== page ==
Now where do I fit in? I am certainly not a state or an individual cause. I would consider myself to be part of a proximate systemic cause to some of these actions, because I am part of the capitalist nation that is putting so much pressure on the North, through isolation and trade with the South. I am not doing it directly, but I am also doing nothing to stop the isolation of the North. I may not be making a large difference but the government that I support is supporting the South, and that is causing enough upset in the region to put it on the brink of war. I may not be doing much, but the American government is certainly acting as a proximate systemic cause.






10/5/10- Meddling Neighbors Undercut Iraq's Political Stability, Cables Say
http://www.nytimes.com/2010/12/06/world/middleeast/06wikileaks-iraq.html?pagewanted=1&ref=world

This article is about the political stability of Iraq. Especially after US troops will completely withdraw in 2011. Because of that many of Iraq's neighbors are trying to influence it's government. Iran, Saudi Arabia and Syria are all trying to have a hand in Iraq's politics for different reasons. The main reason that Iraq's neighbors are worried is because its new government is backed by the United States, and a government influenced by America that is in the Middle East is bad news. at least in their minds. The job that the United States is trying to do is to make Iraq's neighbors see that if Iraq's current government remains untouched (out of their influence) that Iraq isn't a lost cause. The United States is especially working with Saudi Arabia.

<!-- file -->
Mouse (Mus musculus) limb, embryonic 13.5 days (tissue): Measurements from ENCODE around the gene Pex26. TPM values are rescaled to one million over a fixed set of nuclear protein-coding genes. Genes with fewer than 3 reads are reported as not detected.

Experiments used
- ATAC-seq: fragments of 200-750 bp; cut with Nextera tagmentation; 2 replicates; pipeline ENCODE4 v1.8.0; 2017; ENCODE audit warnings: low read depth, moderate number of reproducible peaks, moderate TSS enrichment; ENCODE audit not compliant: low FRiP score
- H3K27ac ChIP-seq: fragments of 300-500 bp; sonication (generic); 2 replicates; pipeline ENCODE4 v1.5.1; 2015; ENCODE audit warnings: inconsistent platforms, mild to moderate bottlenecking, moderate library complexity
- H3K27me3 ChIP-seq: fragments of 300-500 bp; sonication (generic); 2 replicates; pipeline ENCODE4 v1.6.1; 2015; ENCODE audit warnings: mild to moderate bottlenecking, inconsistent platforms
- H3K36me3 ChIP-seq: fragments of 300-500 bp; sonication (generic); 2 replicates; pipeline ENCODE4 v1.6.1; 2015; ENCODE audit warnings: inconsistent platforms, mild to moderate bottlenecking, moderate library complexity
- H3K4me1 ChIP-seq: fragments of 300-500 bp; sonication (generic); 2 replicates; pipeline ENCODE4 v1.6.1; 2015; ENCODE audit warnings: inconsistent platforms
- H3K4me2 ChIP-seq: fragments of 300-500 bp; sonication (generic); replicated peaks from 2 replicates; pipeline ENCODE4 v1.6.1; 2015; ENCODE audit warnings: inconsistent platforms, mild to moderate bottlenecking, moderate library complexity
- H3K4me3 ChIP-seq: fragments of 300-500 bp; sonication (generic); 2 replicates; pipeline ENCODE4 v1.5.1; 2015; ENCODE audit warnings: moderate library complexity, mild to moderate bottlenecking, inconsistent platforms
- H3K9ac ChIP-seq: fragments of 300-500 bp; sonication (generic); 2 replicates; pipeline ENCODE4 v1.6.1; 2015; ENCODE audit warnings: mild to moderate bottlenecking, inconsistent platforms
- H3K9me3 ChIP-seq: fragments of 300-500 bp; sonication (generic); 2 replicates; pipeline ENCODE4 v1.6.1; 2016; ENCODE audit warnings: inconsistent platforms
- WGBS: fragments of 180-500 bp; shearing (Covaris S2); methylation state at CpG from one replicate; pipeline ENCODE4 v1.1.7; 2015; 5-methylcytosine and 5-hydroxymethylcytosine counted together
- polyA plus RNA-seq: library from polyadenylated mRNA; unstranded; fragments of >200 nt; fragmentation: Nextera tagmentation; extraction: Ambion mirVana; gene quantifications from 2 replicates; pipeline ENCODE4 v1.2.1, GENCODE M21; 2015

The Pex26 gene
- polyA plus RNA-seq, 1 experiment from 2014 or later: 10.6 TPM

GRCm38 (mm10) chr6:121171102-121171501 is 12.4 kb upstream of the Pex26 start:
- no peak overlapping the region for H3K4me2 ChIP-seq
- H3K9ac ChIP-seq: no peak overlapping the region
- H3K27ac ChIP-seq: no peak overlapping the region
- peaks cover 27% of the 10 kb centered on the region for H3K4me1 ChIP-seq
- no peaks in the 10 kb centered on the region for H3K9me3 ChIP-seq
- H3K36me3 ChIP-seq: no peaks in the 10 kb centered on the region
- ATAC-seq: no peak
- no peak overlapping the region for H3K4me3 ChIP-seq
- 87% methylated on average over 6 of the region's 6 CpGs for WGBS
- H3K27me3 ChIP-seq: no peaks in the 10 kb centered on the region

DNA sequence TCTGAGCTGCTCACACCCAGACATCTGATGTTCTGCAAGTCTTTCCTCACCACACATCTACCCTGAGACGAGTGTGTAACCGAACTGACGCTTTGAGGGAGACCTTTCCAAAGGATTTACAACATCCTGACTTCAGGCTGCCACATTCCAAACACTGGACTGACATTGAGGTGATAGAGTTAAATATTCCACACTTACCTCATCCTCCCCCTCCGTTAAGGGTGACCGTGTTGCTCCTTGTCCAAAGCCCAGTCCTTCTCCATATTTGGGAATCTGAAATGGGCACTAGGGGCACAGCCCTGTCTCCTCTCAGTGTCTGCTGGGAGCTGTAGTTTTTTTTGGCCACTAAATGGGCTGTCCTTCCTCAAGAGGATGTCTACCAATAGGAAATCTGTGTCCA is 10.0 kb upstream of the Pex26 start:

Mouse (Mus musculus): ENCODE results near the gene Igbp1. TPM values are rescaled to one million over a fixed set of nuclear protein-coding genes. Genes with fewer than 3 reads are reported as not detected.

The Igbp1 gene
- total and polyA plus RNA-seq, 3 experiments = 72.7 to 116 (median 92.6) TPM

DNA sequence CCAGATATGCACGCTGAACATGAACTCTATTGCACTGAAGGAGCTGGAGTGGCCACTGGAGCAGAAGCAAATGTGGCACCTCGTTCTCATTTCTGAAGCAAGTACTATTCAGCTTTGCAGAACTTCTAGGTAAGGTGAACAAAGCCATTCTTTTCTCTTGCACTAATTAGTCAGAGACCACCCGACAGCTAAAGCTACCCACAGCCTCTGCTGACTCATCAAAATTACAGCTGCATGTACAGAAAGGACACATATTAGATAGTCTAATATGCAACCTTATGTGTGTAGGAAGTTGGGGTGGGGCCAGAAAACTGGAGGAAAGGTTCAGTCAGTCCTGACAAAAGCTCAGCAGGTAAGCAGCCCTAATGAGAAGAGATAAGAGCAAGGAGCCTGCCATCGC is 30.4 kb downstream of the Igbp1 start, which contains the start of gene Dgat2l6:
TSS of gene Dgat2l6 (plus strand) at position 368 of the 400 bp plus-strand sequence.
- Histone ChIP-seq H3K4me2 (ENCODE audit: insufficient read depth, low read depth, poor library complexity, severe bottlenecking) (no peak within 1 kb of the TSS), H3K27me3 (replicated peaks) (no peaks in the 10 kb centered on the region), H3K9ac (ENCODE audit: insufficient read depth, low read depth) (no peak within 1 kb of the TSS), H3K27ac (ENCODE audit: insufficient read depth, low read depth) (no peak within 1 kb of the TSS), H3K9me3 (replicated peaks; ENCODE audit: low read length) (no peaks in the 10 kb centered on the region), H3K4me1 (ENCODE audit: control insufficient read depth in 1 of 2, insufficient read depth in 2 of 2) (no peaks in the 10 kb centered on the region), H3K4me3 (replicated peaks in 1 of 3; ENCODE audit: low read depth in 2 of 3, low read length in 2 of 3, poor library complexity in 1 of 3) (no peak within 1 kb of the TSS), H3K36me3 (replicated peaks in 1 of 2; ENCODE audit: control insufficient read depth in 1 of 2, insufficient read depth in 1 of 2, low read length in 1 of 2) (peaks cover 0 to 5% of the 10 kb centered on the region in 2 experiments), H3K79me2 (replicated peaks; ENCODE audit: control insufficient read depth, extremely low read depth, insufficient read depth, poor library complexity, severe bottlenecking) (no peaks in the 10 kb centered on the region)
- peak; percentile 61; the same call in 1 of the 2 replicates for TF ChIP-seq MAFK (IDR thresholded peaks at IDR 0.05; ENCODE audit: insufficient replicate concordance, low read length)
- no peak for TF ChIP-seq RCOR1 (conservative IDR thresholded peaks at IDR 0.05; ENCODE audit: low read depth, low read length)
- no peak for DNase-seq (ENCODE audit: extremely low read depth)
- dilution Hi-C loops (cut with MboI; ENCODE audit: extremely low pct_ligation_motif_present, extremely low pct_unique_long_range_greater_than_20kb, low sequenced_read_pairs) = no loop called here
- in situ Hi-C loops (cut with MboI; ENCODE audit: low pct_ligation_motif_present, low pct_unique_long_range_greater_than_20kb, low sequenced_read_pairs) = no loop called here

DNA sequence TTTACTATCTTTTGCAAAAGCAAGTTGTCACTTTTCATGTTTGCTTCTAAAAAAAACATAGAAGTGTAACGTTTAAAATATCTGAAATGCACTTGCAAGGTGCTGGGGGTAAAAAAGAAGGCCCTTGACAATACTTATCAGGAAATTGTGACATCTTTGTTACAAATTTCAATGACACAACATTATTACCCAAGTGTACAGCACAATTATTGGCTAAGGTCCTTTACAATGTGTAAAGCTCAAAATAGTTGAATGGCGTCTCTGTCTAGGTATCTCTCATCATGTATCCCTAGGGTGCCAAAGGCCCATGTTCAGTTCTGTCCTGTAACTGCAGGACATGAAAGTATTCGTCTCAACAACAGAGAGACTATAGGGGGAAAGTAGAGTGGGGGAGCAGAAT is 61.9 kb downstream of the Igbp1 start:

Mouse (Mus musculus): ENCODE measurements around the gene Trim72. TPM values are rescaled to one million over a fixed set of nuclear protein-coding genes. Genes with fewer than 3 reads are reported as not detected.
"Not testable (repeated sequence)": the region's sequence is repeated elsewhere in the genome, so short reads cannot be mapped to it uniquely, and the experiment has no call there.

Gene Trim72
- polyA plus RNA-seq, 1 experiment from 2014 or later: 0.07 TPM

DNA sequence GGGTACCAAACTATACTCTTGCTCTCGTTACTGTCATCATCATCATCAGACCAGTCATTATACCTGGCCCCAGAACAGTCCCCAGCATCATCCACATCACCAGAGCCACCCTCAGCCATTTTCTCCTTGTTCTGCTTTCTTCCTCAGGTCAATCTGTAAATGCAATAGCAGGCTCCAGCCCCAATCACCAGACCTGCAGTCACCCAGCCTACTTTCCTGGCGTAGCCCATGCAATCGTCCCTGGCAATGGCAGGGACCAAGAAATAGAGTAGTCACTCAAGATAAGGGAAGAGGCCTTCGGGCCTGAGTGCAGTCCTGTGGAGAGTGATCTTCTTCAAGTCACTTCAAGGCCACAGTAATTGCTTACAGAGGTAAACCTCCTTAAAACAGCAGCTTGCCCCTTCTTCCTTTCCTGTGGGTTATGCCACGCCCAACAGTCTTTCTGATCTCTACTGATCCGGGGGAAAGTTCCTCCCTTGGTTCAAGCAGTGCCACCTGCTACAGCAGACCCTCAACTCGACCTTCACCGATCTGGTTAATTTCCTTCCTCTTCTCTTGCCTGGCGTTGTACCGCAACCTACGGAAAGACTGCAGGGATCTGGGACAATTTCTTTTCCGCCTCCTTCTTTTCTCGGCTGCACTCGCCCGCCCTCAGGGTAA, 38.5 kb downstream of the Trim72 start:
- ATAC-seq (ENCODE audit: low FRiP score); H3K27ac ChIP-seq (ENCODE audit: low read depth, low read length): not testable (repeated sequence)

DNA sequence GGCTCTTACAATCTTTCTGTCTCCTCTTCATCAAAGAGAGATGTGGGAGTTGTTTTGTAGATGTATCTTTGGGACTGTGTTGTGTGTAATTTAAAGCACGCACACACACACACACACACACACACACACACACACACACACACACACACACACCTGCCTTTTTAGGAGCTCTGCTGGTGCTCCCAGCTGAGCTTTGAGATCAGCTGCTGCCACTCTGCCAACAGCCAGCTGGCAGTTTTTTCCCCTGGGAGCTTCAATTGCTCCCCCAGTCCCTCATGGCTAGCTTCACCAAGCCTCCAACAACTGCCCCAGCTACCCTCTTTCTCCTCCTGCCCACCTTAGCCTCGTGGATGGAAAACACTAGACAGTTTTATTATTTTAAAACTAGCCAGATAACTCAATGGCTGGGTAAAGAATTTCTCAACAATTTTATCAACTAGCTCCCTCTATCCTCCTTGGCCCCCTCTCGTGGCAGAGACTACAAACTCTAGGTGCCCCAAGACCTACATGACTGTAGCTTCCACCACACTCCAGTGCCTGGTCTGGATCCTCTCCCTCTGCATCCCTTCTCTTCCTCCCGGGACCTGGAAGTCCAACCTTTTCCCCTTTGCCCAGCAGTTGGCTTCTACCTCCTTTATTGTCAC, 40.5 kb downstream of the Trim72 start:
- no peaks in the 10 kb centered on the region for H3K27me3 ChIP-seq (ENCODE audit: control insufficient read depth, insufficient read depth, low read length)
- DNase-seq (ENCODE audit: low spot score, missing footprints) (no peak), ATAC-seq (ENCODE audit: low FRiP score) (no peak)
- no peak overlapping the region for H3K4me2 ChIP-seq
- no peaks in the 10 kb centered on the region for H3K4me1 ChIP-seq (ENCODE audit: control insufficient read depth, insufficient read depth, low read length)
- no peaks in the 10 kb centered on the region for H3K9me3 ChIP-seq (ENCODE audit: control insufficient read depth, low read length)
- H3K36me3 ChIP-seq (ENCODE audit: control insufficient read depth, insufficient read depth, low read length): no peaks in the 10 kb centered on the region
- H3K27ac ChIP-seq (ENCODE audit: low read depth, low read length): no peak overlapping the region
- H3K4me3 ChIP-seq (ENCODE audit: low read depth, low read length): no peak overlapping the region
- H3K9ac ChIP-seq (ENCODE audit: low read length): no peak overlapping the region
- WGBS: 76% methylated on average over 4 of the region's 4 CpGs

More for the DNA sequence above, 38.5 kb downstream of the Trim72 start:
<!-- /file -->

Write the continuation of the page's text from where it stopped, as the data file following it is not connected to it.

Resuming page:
This article pertains to chapter one because the political situation of Iraq is closely tied to its past. The Middle East has, since the 60's or so, been in a state of turmoil. Conflicts like the Iran Iraq War have shaped that region and the politics that happens between countries. Iran so interested in the new government of Iraq because the the history that the two have together might come back to haunt Iran when a United States backed government arises. Also the competition between neighbors highlights cognitive dissidence because the Saudi Arabians do not trust the Iranians because of their past. The king of Saudi Arabia goes as far as to call an Iranian diplomat a spy.

The Middle East's conflicts could not be solved with one simple policy. A positive outcome right now (Iraq's fledgling democracy can support the country) might sow the seeds for distrust from other countries for years to come. If the United States does nothing, however, Iraq will fall to one of the competing influences and the outcome might effect the whole region in a bad way. I feel as if the United States should continue to support a democratically free Iraq and allow it to run its own government, no matter what other counties in the Middle East might think.
Nice post, Andrew and your connection to chapter 1 is solid. A stable, democratic Iraq would be ideal, but if it is perceived as an American puppet, more terrorists might be inspired to do us harm. Their established "schema" might get in the way of Iraq's success. This is what happened in Saudi Arabia. They supported us in the first Gulf War and this, as well as other forces inspired Bin Laden to target the U.S.